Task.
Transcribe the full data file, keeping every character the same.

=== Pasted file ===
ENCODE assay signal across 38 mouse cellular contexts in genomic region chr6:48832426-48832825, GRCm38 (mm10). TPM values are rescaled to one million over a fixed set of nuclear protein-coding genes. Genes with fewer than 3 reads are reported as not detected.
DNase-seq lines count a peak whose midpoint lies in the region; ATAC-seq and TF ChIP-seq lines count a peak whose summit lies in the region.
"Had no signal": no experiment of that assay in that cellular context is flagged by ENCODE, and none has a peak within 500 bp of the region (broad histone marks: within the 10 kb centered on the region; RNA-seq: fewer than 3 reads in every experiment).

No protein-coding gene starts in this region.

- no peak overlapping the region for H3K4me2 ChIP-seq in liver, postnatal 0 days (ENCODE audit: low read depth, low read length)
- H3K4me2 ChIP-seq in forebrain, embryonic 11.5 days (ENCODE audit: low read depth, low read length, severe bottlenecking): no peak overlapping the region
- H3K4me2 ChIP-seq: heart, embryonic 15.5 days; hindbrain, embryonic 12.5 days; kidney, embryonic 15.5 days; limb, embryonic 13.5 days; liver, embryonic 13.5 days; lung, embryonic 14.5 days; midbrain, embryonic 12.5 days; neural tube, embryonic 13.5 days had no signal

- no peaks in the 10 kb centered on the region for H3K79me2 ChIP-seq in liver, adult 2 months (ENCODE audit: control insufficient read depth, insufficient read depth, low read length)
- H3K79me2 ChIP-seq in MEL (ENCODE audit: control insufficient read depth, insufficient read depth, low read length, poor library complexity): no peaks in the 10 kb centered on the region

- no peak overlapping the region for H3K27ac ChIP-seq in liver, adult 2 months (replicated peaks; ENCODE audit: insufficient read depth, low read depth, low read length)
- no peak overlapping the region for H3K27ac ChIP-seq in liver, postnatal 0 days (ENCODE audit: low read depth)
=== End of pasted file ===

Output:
ENCODE assay signal across 38 mouse cellular contexts in genomic region chr6:48832426-48832825, GRCm38 (mm10). TPM values are rescaled to one million over a fixed set of nuclear protein-coding genes. Genes with fewer than 3 reads are reported as not detected.
DNase-seq lines count a peak whose midpoint lies in the region; ATAC-seq and TF ChIP-seq lines count a peak whose summit lies in the region.
"Had no signal": no experiment of that assay in that cellular context is flagged by ENCODE, and none has a peak within 500 bp of the region (broad histone marks: within the 10 kb centered on the region; RNA-seq: fewer than 3 reads in every experiment).

No protein-coding gene starts in this region.

- no peak overlapping the region for H3K4me2 ChIP-seq in liver, postnatal 0 days (ENCODE audit: low read depth, low read length)
- H3K4me2 ChIP-seq in forebrain, embryonic 11.5 days (ENCODE audit: low read depth, low read length, severe bottlenecking): no peak overlapping the region
- H3K4me2 ChIP-seq: heart, embryonic 15.5 days; hindbrain, embryonic 12.5 days; kidney, embryonic 15.5 days; limb, embryonic 13.5 days; liver, embryonic 13.5 days; lung, embryonic 14.5 days; midbrain, embryonic 12.5 days; neural tube, embryonic 13.5 days had no signal

- no peaks in the 10 kb centered on the region for H3K79me2 ChIP-seq in liver, adult 2 months (ENCODE audit: control insufficient read depth, insufficient read depth, low read length)
- H3K79me2 ChIP-seq in MEL (ENCODE audit: control insufficient read depth, insufficient read depth, low read length, poor library complexity): no peaks in the 10 kb centered on the region

- no peak overlapping the region for H3K27ac ChIP-seq in liver, adult 2 months (replicated peaks; ENCODE audit: insufficient read depth, low read depth, low read length)
- no peak overlapping the region for H3K27ac ChIP-seq in liver, postnatal 0 days (ENCODE audit: low read depth)